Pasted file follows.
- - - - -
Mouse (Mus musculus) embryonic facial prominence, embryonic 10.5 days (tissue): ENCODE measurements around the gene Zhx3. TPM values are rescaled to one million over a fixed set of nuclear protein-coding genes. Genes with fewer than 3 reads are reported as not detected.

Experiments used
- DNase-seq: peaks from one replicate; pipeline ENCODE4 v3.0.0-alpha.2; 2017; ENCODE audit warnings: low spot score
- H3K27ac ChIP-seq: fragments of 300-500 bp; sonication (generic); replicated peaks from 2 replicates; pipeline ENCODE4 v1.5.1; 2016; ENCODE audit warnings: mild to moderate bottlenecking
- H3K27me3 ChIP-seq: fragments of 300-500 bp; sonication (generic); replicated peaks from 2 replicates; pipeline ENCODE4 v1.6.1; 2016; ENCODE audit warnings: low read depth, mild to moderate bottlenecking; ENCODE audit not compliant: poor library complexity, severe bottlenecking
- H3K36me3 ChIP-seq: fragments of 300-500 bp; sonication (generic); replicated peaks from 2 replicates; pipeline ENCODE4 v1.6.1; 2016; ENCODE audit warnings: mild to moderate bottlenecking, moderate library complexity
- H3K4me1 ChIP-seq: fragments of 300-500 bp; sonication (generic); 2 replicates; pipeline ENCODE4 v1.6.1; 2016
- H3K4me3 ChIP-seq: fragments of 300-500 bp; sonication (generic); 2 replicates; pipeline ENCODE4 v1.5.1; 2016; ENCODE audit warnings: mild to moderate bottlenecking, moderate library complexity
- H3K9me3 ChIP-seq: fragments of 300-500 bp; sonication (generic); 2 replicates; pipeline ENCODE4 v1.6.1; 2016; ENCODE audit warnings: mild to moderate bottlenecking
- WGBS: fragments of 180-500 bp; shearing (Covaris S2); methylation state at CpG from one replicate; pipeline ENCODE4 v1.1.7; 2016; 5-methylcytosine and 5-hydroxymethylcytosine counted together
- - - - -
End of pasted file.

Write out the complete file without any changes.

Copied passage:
Mouse (Mus musculus) embryonic facial prominence, embryonic 10.5 days (tissue): ENCODE measurements around the gene Zhx3. TPM values are rescaled to one million over a fixed set of nuclear protein-coding genes. Genes with fewer than 3 reads are reported as not detected.

Experiments used
- DNase-seq: peaks from one replicate; pipeline ENCODE4 v3.0.0-alpha.2; 2017; ENCODE audit warnings: low spot score
- H3K27ac ChIP-seq: fragments of 300-500 bp; sonication (generic); replicated peaks from 2 replicates; pipeline ENCODE4 v1.5.1; 2016; ENCODE audit warnings: mild to moderate bottlenecking
- H3K27me3 ChIP-seq: fragments of 300-500 bp; sonication (generic); replicated peaks from 2 replicates; pipeline ENCODE4 v1.6.1; 2016; ENCODE audit warnings: low read depth, mild to moderate bottlenecking; ENCODE audit not compliant: poor library complexity, severe bottlenecking
- H3K36me3 ChIP-seq: fragments of 300-500 bp; sonication (generic); replicated peaks from 2 replicates; pipeline ENCODE4 v1.6.1; 2016; ENCODE audit warnings: mild to moderate bottlenecking, moderate library complexity
- H3K4me1 ChIP-seq: fragments of 300-500 bp; sonication (generic); 2 replicates; pipeline ENCODE4 v1.6.1; 2016
- H3K4me3 ChIP-seq: fragments of 300-500 bp; sonication (generic); 2 replicates; pipeline ENCODE4 v1.5.1; 2016; ENCODE audit warnings: mild to moderate bottlenecking, moderate library complexity
- H3K9me3 ChIP-seq: fragments of 300-500 bp; sonication (generic); 2 replicates; pipeline ENCODE4 v1.6.1; 2016; ENCODE audit warnings: mild to moderate bottlenecking
- WGBS: fragments of 180-500 bp; shearing (Covaris S2); methylation state at CpG from one replicate; pipeline ENCODE4 v1.1.7; 2016; 5-methylcytosine and 5-hydroxymethylcytosine counted together